Someone on the Amazon board was saying that Amazon was a house of cards, had never made any money, and probably never would:
I am curious of the thought process on if Amazon continues to lose money, break even or make virtually no net profit if they keep investing for the next 10,20,30 years? What is the investment philosophy for a company that could potentially go many more decades (they have gone two already) without ever really making a net profit or paying a dividend?
They went on to say that AWS would probably be commoditized. While some think AWS is a holy grail I think we are going to find it is not to dissimilar to any hosting provider that has come before and the end has not been spectacular (Exodus, rackspace). It is a highly commoditized and competitive space where prices rapidly fall.
And that Amazon’s operating cash flow and free cash flow were just bookkeeping tricks and weren’t real, and their PE is ridiculous, etc. Now I (Saul) have heard these same arguments for so long, for so many years, actually, I’m really fed up with them. Don’t they ever get tired of saying that and defying the reality of what’s actually happening? I responded to the post as follows:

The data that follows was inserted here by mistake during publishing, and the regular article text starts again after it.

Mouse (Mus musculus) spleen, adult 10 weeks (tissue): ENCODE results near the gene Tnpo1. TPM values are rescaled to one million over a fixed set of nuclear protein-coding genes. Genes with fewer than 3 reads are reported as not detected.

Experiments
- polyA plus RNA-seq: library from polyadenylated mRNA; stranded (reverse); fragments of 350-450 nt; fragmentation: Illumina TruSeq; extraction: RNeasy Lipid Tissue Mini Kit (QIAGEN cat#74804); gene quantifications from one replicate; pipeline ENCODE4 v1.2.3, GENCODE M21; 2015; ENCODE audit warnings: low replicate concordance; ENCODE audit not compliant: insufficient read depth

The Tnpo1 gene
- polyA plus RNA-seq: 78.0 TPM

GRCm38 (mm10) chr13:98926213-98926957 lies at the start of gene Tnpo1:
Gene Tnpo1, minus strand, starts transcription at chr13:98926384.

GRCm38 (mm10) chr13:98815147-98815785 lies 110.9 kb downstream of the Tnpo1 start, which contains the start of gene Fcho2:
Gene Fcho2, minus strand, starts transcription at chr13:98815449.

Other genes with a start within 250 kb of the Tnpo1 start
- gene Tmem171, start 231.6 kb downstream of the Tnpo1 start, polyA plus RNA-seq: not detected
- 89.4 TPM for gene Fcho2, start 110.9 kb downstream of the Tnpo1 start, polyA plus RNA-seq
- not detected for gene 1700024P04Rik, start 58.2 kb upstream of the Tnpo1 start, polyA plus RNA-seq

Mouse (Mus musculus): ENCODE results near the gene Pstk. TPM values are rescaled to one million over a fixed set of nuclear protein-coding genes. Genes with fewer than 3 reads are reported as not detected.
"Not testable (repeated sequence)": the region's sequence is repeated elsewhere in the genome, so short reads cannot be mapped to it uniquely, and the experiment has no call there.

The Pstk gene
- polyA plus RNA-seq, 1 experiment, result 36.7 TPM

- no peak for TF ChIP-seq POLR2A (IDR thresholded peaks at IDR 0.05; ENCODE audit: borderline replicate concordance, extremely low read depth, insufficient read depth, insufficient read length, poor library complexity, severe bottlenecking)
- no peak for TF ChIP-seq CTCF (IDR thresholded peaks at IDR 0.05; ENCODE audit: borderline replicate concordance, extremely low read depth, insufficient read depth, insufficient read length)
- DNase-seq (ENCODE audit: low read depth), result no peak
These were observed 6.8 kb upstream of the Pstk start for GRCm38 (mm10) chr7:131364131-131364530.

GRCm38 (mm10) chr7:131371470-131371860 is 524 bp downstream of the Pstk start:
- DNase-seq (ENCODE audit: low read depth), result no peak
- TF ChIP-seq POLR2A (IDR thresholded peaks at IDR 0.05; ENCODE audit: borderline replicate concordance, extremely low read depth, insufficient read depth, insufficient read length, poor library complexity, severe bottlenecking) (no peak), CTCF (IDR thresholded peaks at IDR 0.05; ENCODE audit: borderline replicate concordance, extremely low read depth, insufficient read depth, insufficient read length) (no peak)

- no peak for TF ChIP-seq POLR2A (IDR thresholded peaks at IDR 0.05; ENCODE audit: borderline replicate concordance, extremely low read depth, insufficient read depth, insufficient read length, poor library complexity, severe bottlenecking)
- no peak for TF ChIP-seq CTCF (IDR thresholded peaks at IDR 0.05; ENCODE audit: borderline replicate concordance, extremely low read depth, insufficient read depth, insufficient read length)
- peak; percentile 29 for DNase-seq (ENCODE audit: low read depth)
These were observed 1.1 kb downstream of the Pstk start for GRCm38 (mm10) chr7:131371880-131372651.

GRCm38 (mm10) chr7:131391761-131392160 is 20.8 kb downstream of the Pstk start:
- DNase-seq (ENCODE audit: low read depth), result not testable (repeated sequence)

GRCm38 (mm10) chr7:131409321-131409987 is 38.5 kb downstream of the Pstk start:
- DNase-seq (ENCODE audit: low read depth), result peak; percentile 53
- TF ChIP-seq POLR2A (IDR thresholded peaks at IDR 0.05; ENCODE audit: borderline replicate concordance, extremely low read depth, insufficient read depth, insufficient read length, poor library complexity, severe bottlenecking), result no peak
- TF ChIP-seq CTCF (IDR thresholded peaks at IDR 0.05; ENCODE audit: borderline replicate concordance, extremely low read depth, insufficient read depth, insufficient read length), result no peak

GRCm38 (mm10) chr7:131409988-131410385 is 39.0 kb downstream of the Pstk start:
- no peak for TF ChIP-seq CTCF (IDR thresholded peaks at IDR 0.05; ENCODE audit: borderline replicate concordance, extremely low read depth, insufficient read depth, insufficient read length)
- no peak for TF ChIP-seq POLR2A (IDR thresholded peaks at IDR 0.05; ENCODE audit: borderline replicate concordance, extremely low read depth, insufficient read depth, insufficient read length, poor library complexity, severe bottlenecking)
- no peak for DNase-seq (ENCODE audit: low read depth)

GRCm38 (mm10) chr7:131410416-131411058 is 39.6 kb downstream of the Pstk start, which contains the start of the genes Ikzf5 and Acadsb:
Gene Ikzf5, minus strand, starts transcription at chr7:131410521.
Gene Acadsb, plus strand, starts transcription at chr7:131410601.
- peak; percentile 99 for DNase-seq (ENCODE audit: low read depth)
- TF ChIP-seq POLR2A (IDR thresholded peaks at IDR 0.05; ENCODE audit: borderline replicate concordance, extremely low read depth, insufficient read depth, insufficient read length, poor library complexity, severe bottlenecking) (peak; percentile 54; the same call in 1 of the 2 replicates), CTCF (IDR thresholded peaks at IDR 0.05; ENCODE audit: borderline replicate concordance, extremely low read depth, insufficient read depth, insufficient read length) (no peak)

The trouble is that all the smart guys were making these same objections, and proving by their calculations that Amazon had no real cash flow, back about nine months ago when I bought my position at $550, (it’s up 47% in those nine months to $808 today).
In fact the really smart guys were pointing out that Amazon had no earnings, and probably never would, when it was at $26 in June of 2006, and the really, really, smart guys were pointing this out when Amazon was at $6 in August of 2001.
I’m not exaggerating! They really were saying the same things back then!